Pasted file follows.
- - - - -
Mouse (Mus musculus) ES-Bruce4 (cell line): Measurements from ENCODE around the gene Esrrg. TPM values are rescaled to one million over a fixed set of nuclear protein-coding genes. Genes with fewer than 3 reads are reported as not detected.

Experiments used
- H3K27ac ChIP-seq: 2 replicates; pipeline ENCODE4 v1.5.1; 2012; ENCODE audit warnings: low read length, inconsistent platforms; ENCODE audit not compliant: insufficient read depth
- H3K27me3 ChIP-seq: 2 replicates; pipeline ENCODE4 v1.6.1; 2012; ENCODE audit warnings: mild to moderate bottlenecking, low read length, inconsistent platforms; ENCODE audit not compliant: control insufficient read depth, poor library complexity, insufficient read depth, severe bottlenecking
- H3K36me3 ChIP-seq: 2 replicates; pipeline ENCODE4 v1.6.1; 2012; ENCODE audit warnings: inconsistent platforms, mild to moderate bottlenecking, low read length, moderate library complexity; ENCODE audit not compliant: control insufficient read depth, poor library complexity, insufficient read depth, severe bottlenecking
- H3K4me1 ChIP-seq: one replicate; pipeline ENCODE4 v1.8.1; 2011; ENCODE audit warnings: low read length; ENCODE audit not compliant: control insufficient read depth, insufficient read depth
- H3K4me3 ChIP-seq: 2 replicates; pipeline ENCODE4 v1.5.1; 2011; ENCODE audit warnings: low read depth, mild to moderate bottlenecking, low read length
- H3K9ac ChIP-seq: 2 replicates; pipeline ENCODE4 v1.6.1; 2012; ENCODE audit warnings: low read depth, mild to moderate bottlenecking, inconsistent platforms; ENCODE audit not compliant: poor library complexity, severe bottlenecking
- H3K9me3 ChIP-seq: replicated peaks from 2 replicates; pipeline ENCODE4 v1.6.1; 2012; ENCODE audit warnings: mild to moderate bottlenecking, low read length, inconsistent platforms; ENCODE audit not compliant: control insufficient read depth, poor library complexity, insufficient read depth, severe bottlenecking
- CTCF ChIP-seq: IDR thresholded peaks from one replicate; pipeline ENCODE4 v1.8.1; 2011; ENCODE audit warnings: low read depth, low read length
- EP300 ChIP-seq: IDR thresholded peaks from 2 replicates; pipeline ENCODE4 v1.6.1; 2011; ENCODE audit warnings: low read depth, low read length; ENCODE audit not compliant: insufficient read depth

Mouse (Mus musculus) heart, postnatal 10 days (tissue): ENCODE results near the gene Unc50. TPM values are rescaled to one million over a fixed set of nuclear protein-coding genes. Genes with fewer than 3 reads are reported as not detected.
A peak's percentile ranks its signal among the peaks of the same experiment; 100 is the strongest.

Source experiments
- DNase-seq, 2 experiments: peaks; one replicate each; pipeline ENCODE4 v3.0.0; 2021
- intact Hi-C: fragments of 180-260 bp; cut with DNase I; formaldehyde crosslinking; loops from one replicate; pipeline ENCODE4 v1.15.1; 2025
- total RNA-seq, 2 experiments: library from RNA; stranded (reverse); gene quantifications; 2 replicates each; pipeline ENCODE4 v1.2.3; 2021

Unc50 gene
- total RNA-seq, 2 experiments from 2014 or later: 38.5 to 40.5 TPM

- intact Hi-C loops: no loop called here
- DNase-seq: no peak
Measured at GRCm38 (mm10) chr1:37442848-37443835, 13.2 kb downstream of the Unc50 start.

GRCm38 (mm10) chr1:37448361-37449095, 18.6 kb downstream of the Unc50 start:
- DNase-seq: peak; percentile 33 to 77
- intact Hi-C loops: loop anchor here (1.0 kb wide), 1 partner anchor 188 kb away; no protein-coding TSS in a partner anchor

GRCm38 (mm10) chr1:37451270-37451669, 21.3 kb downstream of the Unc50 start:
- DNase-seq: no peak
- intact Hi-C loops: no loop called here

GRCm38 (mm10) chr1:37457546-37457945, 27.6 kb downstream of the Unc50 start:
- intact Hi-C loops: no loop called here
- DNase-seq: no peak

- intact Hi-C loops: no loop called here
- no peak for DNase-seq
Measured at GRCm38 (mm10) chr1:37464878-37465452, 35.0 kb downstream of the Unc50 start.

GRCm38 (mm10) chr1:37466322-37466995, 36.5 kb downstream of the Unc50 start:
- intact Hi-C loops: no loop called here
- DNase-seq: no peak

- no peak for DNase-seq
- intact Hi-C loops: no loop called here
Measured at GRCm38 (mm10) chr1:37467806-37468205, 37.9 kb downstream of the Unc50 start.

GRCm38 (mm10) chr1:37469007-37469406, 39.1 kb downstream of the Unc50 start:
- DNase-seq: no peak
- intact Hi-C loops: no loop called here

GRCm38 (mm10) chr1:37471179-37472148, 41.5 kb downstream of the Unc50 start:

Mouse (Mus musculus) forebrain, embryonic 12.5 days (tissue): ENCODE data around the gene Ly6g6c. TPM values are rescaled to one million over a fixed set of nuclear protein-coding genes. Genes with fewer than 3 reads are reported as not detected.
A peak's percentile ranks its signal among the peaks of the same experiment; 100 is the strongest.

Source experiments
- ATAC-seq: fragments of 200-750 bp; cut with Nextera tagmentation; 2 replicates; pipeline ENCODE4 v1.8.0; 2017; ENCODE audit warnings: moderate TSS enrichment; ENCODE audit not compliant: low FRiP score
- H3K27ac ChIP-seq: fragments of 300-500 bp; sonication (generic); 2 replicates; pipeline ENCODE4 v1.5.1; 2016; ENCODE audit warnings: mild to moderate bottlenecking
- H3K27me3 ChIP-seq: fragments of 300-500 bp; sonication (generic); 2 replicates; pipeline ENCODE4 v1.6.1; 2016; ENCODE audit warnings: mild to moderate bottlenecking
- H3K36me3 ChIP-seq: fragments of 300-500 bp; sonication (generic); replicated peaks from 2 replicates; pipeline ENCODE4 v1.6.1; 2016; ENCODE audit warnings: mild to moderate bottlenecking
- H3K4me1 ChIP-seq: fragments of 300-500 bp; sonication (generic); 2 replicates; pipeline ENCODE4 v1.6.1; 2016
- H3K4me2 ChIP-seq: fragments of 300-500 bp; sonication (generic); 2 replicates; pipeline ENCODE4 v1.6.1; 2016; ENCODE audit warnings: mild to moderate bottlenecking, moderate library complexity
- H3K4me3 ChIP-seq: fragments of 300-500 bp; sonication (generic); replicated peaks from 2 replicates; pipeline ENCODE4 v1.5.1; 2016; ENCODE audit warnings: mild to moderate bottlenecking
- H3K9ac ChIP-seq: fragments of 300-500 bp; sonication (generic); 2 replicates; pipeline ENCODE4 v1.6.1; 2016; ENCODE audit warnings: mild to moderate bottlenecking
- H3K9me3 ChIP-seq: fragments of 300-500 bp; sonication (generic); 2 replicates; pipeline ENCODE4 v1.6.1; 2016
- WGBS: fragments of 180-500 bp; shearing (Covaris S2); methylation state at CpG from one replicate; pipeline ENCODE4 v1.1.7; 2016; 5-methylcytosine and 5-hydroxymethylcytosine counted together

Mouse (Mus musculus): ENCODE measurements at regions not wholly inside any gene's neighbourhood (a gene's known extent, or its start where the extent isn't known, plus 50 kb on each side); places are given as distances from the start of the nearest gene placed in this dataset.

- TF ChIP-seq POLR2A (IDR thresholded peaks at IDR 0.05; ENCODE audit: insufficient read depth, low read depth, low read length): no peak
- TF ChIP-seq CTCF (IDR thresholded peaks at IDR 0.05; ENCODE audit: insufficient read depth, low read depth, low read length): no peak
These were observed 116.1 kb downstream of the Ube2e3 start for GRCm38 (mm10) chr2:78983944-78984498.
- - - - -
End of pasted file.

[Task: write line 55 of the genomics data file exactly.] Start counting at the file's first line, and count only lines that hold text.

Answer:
- H3K9ac ChIP-seq: fragments of 300-500 bp; sonication (generic); 2 replicates; pipeline ENCODE4 v1.6.1; 2016; ENCODE audit warnings: mild to moderate bottlenecking